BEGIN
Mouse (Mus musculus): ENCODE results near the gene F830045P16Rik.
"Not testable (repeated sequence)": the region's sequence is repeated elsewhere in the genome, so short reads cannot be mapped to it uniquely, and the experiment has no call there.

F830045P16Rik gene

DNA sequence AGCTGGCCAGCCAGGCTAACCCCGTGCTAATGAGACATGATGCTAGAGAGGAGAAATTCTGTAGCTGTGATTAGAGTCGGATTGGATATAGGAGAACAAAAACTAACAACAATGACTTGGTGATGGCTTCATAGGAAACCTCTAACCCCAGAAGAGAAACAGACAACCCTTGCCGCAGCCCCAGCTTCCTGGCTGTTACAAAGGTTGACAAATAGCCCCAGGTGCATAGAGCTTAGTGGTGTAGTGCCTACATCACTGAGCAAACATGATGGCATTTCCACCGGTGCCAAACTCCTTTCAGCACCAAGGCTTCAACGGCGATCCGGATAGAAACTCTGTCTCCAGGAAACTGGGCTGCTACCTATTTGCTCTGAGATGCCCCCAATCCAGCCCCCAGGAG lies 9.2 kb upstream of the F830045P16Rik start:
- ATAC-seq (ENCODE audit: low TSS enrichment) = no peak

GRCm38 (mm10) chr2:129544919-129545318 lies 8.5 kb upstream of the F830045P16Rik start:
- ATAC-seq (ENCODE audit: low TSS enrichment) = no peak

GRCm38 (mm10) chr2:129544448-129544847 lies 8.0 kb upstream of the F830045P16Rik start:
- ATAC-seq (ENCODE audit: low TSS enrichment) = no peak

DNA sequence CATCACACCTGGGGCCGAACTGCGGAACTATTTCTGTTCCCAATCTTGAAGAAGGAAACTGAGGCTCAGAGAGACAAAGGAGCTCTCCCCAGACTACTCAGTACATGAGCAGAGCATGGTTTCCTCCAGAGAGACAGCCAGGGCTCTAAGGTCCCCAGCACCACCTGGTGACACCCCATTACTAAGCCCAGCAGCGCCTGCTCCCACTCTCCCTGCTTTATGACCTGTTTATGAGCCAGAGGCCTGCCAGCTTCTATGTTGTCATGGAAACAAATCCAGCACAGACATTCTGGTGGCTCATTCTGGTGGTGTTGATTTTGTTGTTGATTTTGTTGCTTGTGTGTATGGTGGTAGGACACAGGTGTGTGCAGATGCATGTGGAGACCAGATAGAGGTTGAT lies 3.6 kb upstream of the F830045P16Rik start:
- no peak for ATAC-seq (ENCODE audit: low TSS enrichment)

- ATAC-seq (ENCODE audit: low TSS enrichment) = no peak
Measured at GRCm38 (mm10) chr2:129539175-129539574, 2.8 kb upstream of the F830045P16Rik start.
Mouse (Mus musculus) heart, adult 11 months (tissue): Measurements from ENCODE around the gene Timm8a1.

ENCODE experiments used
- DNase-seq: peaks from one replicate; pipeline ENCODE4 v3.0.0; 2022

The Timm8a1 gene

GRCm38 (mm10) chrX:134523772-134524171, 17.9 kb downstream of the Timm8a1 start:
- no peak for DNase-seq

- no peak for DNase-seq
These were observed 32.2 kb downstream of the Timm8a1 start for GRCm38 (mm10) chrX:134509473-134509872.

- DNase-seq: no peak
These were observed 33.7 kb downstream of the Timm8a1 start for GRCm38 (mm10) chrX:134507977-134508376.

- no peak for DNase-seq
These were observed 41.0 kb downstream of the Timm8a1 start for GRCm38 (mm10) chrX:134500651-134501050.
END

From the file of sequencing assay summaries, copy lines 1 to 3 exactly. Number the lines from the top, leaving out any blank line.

Mouse (Mus musculus): ENCODE results near the gene F830045P16Rik.
"Not testable (repeated sequence)": the region's sequence is repeated elsewhere in the genome, so short reads cannot be mapped to it uniquely, and the experiment has no call there.

F830045P16Rik gene